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Unformatted text preview: Chapter 5 Probability Concepts Events and Probability Three Helpful Concepts in Understanding Probability: Experiment Sample Space Event Experiment An activity for which the outcome is uncertain is an experiment. Example 5.1.1: Examples of experiments 2 Flipping a coin Rolling two dice Taking an exam Observing the number of arrivals at a drive-up window over a 5-minute Observing period period Events and Probability (cont.) Sample Space The list of all possible outcomes of an experiment is called the sample space. Example 5.1.2: Example of sample space Flipping a coin twice results in one of four possible outcomes. These possible outcomes are HH, HT, TH, TT. Therefore, sample space = {HH, HT, TH, TT}. If there are n outcomes of an experiment, sample space lists all n outcomes. 3 Events and Probability (cont.) Event An event consists of one or more possible outcomes of the experiment. It is usually denoted by a capital letter. Example 5.1.3: Examples of experiments and some corresponding Example events events Experiment: Rolling two dice; events: A = rolling a total of 7, B = rolling a events: total greater than 8, C = rolling two 4s. Experiment: Taking an exam; events: A = pass, B = fail. events: Experiment: Observing the number of arrivals at a drive-up window over a 5-minute period; events: A0 = no arrivals, A1 = seven arrivals, etc. events: 4 Events and Probability (cont.) Probability A numerical measure of the chance OR likelihood that a particular event will occur. The probability that event A will occur is written P(A). The probability of any event ranges from 0 to 1, inclusive. P(A) = 0 means event A will never occur. P(A) = 1 means event A must occur. 5 Events and Probability (cont.) How to come up with probability? Classical Definition of Probability If event A occurs in m of the n outcomes in an experiment, then the probability that event A will occur is: m P ( A) = n This assumes all n possible outcomes have an equal chance of occurring. Example 5.1.4: Toss a nickel and a dime. The sample space (i.e., the list of Example the possible outcomes) is {HH, HT, TH, TT}. If event A is observing one head and one tail, then m = 2 and n = 4. So according to classical definition of probability, P(A) = m/n = 2/4 = 0.5. probability, 6 Events and Probability (cont.) Relative Frequency Approach Observe an experiment n times and count the number of times event A Observe occurs, m. occurs, P ( A) = m n The relative frequency definition of a probability is based on past observations Example: Your last 200 customers 7 140 females 60 males P(next customer is a female) is 140 / 200 = .7 Based on these observations, there is a 70% chance that the next customer is a female Relative Frequency Definition Example 5.1.5: A production process has been in operation in for 250 days and has been accident-free for 220 days. If event A is a randomly chosen accident-free day in the future, then, according to relative frequency approach, P(A) = 220/250 = 0.88. Subjective Probability A measure (between 0 and 1) of your belief that a particular event will occur. Example 5.1.6: Example of subjective probability: The probability that it will rain Example today is 50%. 8 Basic Concepts Contingency Table (also called Cross-Tab Table) Contingency tables are used to record and analyze the relationship between two variables. Example 5.2.1: Datacomp Survey: Datacomp recently conducted a survey of 200 selected purchasers of their newly introduced laptop computer to obtain a genderand-age profile of its new customers. The data are summarized in the following contingency table. Age (Years) < 30 Gender 9 30 45 (B) 20 30 50 > 45 (O) 40 10 Total 120 80 (U) 60 40 Male (M) Female (F) Some Events: Total 100 M = a male is selected F = a female is selected U = the person selected is under 30 50 200 B = the person selected is between 30 & 45 O = the person selected is over 45 Basic Concepts (cont.) Marginal Probability Marginal probability is the probability of one event, regardless of the other events. Example 5.2.2: In Datacomp Survey, the marginal probabilities are: P(M) = 120/200 = 0.6 P(F) = 80/200 = 0.4 P(U) = 0.5 P(B) = 0.25 P(O) = 0.25 10 Basic Concepts (cont.) Complement of an event The complement of an event A is the event that A does not occur. This event is denoted by A. This For example, A = it rains tomorrow, A = it does not rain tomorrow. For Example 5.2.3: In Datacomp Survey: M = a male is selected. M = a male is not selected = a female is selected. P(M) = 0.6, and so P(M) = P(F) = 0.4. P(A) + P(A) = 1 P(A) = 1 – P(A) P(A) = 1 – P(A) 11 Basic Concepts (cont.) Joint Probability The probability of the occurrence of two events at the same time Example 5.2.4: In Datacomp Survey, what proportions are males Example between 30 and 45? That is, find the probability of selecting a person who is a male and between 30 and 45. who P(M and B) = 20/200 = 0.10 12 Example 5.2.5: The probability of selecting a person who is a female Example and under 30 is P(F and U) = 40/200 = 0.20. P(F Basic Concepts (cont.) Either of Two Events The probability of either event A or event B occurring is written as P(A The or B). or Example 5.2.6: In Datacomp Survey, the probability of selecting a Example person who is male or under 30 is P(M or U) = (120+100-60) / 200 = 0.80. 0.80 Conditional Probability Whenever you are given information and are asked to find a probability Whenever based on this information, the result is a conditional probability. based This probability is written as P(A|B) and read as “probability of A given This B”. B”. Example 5.2.7: In Datacomp Survey, what is the probability that a Example randomly selected customer is male given that he is under 30? randomly 13 P(M | U) = 60/100 = 0.60. Basic Concepts (cont.) Independent Events Events A and B are independent if the probability of event A is unaffected by the occurrence or nonoccurrence of event B. Events A and B are independent if and only if: P(A | B) = P(A) (assuming P(B) ≠ 0), or (assuming P(B | A) = P(B) (assuming P(A) ≠ 0), or (assuming P(A and B) = P(A) • P(B) Example 5.2.8: In Datacomp Survey, are events M and U independent? 14 P(M) = 120/200 = 0.6, P(M | U) = 60/100 = 0.6, so they are independent. P(U) = 100/200 = 0.5, P(U | M) = 60/120 = 0.5, so they are independent. P(M and U) = 60/200 = 0.3, P(M) • P(U) = 0.6 • 0.5 = 0.3, so they are P(M independent. independent. Basic Concepts (cont.) Dependent Events Events that are not independent are dependent events. Events dependent P(A | B) = P(A and B) /P(B) P(B | A) = P(A and B) /P(A) P(A and B) = P(A | B) • P(B) = P(B | A) • P(A) (A (B 15 Basic Concepts (cont.) Mutually Exclusive Events If the two events cannot occur at the same time they are said to be If mutually exclusive. mutually Events A and B are mutually exclusive if their joint probability is zero, Events that is, P(A and B) = 0. that Non-Mutually Exclusive Events P(A and B) ≠ 0 16 Probability Rules General Additive Rule P(A or B) = P(A) + P(B) - P(A and B) Special Additive Rule If A and B are mutually exclusive then P(A or B) = P(A) + P(B) If Example 5.3.1: In Datacomp Survey, what is the probability of selecting Example a person who is male or under 30? That is, find P(M or U). P(M P(M or U) = P(M) + P(U) – P(M and U) = 120/200 + 100/200 – 60/200 60/200 = 0.80 0.80 17 Example 5.3.2: The probability of event A is 0.5 and the probability of Example event B is 0.2. If P(A and B) is 0.1, what is P(A or B)? event P(A or B) = P(A) + P(B) – P(A and B) = 0.5 + 0.2 – 0.1 = 0.6 Example 5.3.3: In Datacomp Survey, find P(M or F). P(M or F) = P(M) + P(F) – P(M and F) = 120/200 + 80/200 – P(M Probability Rules (cont.) General Multiplicative Rule P ( A and B ) = P ( A | B ) ⋅ P ( B ) = P ( B | A) ⋅ P ( A) Special Multiplicative Rule If events A and B are independent then: P ( A and B ) = P ( A) ⋅ P ( B ) Example 5.3.6: Let P(A) = 0.6, P(B) = 0.2, and P(A|B) = 0.1. Find P(A and B) P ( A and B ) = P ( A | B ) ⋅ P ( B ) = 0.1 ⋅ 0.2 = 0.02 18 Rules (cont.) General Conditional Probability Rule P ( A and B) P( B) P ( A and B) P( B | A) = P( A) P( A | B) = [ assuming P(B) ≠ 0], and [ assuming P(A) ≠ 0] Special Conditional Probability Rule If events A and B are independent then: 19 P ( A | B) = P( A), and P ( B | A) = P( B ) Examples Example 5.3.4: If P(A and B) = 0.4 and P(B) = 0.8, find P(A|B). P ( A and B ) 0.4 P( A | B) = = = 0 .5 P( B) 0 .8 Example 5.3.5: If P(A) = 0.3 and P(B) = 0.4, and P(A and B) = 0.2, are events A and B statistically independent? Use conditional probability rules. 20 P ( A and B ) 0.2 P( A | B) = = = 0.5 ≠ P( A) P( B) 0 .4 P ( A and B ) 0.2 P ( B | A) = = = 0.67 ≠ P ( B ) P ( A) 0 .3 Events A and B are not independent. Components in Series The system A B C There is a 2% chance of failure for each of the three components 21 The system fails if one or more components fail Components in Series P(system fails) = 1 – P(system doesn’t fail) This is 1 – P(A works and B works and C works) 1 – [P(A works) · P(B works) · P(C works)] 1- [(.98) ·(.98)·(.98)] = .059 (roughly 6%) 22 Components in Parallel The system A B C There is a 2% chance of failure for each of the three components 23 The system fails if all three components fail Components in Parallel P(system fails) = P(A fails and B fails and C fails) This is P(A fails) · P(B fails) · P(C fails) = (.02)(.02)(.02) = .000008 (8 in a million chance) This is called built-in redundancy 24 Going Beyond the Contingency Table Sampling Without Replacement Assume that you select a card from a deck, examine it, and then discard it. You then select another card. This procedure is called sampling without replacement. Example 5.3.7: Let A = selecting a king on the first draw, and B = selecting a king on the second draw. What is the probability of drawing two kings [P(A and B)]? 25 If you select a king on the first draw, then, of the 51 cards remaining, three are kings. So, P(A) = 4/52 and P(B|A) = 3/51. P(A and B) = (4/52)(3/51) = 0.0045. Going Beyond the Contingency Table (cont.) Sampling With Replacement Assume that you select a card from a deck and replace it before selecting the second card. This procedure is called sampling with replacement. Example 5.3.8: Let A = selecting a king on the first draw, and B = selecting a king on the second draw. What is P(B|A)? There are still 52 cards in the deck. So, P(B|A) = 4/52. Using Excel to Construct a Contingency Table KPK Data Analysis > Qualitative Data Charts > Contingency Table. 26 ...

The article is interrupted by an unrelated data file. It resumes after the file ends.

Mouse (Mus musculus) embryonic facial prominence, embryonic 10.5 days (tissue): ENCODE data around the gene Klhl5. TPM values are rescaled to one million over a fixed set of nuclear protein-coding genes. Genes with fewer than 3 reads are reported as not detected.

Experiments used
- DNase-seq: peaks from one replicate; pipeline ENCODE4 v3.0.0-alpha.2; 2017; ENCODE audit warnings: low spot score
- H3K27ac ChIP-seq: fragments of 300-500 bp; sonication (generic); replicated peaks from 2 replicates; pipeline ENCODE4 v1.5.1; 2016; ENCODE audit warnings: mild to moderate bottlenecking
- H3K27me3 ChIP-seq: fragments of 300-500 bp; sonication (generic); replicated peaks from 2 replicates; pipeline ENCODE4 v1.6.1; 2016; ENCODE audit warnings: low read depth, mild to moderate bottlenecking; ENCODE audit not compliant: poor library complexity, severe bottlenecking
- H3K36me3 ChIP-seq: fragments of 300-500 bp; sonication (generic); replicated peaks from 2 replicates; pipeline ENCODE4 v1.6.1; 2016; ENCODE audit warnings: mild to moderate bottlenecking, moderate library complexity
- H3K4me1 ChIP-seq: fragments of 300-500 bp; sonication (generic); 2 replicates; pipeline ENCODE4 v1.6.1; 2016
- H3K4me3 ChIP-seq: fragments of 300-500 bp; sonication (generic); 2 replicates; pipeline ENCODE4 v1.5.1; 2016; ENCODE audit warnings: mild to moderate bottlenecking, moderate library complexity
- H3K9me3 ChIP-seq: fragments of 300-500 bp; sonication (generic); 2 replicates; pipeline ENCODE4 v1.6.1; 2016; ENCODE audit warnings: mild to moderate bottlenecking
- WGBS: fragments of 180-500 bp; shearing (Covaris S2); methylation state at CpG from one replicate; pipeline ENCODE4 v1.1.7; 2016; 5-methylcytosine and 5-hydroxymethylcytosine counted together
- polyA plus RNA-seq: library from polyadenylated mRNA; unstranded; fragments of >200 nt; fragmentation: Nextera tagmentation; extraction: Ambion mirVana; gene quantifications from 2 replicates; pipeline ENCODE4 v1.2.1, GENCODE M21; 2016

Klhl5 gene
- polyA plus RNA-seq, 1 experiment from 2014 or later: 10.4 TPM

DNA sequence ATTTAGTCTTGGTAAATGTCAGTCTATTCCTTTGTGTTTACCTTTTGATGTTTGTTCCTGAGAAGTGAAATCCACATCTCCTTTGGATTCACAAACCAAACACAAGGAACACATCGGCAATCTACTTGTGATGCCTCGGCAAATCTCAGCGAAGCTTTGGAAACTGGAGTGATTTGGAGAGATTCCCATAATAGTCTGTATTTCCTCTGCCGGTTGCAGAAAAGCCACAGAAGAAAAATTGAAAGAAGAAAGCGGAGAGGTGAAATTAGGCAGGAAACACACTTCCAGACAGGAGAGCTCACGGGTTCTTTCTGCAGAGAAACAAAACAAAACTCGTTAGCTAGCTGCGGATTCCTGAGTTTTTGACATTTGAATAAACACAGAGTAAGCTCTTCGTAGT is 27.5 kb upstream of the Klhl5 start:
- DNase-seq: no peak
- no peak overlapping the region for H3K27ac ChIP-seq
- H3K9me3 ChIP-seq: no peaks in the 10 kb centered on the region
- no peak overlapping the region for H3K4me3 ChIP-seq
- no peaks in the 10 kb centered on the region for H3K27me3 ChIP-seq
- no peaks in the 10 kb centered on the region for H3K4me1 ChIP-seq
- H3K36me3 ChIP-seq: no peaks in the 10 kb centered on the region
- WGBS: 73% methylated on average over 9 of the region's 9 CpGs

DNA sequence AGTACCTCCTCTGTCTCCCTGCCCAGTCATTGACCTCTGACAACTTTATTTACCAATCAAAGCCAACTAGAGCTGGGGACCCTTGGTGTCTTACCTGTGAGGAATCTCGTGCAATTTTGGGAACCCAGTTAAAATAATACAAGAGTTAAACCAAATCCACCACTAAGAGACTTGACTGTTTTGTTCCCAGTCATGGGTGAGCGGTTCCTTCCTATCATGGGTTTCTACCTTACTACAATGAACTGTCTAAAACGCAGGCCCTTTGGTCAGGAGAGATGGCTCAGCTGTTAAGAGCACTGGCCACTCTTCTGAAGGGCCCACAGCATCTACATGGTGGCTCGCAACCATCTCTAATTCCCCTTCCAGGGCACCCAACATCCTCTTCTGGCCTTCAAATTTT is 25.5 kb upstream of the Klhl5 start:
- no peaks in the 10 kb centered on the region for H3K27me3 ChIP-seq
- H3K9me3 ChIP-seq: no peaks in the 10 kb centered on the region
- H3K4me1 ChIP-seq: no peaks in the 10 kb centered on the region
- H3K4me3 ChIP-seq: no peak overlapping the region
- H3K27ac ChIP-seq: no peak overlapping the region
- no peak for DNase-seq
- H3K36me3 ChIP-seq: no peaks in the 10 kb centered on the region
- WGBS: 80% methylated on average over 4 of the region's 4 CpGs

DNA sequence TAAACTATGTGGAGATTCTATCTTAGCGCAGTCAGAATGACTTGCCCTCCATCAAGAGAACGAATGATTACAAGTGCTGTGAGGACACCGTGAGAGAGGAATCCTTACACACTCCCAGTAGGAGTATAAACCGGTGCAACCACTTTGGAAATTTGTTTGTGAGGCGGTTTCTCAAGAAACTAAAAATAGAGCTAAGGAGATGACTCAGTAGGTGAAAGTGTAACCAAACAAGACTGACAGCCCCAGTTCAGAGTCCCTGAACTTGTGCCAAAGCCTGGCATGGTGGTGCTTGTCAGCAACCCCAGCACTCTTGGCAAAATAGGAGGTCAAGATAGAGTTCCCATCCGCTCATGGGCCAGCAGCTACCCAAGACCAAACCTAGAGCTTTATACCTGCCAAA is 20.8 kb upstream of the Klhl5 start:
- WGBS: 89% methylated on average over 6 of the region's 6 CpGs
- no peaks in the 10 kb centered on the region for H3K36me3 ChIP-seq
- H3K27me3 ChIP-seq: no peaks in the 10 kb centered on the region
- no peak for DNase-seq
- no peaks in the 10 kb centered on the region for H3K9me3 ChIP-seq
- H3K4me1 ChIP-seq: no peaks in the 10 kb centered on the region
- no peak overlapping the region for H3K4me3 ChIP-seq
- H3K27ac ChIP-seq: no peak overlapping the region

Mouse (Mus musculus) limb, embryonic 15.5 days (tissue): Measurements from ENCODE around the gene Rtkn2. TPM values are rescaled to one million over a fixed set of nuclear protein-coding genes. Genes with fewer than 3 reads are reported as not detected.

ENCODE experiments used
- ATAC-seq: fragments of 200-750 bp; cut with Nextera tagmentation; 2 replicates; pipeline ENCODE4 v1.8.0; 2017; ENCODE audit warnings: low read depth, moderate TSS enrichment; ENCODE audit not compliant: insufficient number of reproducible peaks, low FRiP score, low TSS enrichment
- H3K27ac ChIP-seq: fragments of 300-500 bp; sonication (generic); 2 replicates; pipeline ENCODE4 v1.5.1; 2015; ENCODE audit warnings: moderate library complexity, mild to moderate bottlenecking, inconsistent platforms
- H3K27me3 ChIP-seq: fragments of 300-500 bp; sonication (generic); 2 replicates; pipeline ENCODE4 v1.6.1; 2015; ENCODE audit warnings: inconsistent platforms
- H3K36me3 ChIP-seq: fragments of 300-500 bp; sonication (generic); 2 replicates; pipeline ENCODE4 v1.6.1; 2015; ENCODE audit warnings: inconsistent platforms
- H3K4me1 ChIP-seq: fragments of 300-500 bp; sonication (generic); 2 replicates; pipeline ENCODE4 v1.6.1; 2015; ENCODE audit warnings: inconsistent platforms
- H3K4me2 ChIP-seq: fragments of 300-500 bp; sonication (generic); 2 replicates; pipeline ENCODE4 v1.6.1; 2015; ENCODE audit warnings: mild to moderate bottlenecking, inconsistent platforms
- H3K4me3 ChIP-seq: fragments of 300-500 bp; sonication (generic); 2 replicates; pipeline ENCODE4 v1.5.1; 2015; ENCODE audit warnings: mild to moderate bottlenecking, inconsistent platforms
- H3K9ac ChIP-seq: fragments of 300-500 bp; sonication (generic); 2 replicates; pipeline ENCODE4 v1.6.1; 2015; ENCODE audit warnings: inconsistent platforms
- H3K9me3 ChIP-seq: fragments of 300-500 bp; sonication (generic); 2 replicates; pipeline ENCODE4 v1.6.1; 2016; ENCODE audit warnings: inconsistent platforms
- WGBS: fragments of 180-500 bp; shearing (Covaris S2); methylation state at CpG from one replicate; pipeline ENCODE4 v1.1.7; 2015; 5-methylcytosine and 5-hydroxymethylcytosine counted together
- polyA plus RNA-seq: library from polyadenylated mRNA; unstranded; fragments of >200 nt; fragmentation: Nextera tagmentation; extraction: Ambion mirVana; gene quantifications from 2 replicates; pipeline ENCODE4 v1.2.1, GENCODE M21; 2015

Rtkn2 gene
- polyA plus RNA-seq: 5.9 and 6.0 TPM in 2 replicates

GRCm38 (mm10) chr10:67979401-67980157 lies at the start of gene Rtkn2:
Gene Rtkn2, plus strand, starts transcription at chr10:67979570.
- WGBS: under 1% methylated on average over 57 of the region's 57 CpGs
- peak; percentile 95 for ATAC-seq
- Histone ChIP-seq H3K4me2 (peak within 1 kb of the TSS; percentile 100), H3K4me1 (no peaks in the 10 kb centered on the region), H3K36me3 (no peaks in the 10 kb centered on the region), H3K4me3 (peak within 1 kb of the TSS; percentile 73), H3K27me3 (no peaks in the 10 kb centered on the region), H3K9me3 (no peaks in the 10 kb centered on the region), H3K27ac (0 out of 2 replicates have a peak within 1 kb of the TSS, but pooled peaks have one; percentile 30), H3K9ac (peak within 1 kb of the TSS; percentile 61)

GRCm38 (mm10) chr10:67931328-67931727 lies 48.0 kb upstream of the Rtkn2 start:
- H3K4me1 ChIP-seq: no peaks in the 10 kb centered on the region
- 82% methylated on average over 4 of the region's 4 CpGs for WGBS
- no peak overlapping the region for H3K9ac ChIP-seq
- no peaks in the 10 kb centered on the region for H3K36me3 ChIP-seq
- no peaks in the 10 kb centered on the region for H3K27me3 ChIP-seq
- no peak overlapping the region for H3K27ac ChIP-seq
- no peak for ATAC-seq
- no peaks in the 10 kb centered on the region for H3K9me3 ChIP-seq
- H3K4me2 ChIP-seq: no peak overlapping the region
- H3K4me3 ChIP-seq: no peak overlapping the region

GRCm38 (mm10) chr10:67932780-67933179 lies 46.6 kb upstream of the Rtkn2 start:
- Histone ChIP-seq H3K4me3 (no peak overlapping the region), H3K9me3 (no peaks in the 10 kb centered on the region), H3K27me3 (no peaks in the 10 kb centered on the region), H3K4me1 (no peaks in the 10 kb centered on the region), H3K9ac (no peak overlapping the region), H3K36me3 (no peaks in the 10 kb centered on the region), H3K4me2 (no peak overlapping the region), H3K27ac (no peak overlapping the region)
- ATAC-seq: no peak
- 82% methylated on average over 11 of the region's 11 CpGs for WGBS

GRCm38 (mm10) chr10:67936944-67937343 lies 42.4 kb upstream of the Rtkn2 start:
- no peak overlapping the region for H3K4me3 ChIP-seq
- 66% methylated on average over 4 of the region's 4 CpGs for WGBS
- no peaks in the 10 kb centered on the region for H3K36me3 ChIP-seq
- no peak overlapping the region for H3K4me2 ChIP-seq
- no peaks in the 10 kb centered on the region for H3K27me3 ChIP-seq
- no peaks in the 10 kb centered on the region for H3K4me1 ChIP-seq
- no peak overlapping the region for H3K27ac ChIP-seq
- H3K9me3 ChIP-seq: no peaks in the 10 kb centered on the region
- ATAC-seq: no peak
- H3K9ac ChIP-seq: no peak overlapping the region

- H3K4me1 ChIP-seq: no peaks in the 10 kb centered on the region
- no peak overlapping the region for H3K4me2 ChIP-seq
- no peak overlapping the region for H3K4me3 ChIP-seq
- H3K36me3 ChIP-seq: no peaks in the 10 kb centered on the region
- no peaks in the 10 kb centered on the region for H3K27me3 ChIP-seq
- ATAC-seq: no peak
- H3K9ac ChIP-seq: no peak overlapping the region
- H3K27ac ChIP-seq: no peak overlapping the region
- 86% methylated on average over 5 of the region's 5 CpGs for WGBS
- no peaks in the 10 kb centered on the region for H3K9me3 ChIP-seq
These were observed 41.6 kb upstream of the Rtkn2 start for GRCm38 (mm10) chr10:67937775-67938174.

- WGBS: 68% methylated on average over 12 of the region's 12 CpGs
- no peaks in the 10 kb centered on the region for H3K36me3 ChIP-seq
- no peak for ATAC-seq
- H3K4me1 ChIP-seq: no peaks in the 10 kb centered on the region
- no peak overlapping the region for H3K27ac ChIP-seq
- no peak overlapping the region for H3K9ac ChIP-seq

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## This note was uploaded on 04/15/2011 for the course DSCI 2710 taught by Professor Hossain during the Spring '08 term at North Texas.